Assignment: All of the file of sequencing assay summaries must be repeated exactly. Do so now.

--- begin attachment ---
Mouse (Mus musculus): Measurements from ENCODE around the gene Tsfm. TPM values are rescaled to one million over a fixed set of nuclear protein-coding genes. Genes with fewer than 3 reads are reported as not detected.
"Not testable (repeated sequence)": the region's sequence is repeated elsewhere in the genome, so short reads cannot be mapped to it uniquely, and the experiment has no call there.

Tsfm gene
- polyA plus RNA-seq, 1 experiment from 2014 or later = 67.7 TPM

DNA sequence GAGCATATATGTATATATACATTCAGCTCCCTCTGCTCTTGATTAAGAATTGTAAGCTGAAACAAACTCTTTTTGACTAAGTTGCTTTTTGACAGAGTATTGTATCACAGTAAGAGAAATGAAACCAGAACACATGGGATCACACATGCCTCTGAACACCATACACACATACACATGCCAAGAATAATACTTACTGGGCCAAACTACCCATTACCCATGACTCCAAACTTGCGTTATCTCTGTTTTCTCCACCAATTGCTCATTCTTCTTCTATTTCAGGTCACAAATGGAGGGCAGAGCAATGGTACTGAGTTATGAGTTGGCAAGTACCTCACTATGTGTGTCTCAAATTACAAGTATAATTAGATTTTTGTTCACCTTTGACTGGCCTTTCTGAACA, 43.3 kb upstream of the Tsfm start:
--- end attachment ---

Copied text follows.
Mouse (Mus musculus): Measurements from ENCODE around the gene Tsfm. TPM values are rescaled to one million over a fixed set of nuclear protein-coding genes. Genes with fewer than 3 reads are reported as not detected.
"Not testable (repeated sequence)": the region's sequence is repeated elsewhere in the genome, so short reads cannot be mapped to it uniquely, and the experiment has no call there.

Tsfm gene
- polyA plus RNA-seq, 1 experiment from 2014 or later = 67.7 TPM

DNA sequence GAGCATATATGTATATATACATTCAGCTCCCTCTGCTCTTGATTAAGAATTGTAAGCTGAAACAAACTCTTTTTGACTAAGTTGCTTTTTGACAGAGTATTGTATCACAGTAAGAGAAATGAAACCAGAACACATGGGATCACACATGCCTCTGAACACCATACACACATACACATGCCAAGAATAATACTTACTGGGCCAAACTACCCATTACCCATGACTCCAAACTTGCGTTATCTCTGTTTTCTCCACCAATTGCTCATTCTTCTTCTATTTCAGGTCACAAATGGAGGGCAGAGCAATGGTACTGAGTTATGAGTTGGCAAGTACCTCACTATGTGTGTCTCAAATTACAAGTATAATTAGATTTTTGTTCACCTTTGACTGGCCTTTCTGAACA, 43.3 kb upstream of the Tsfm start: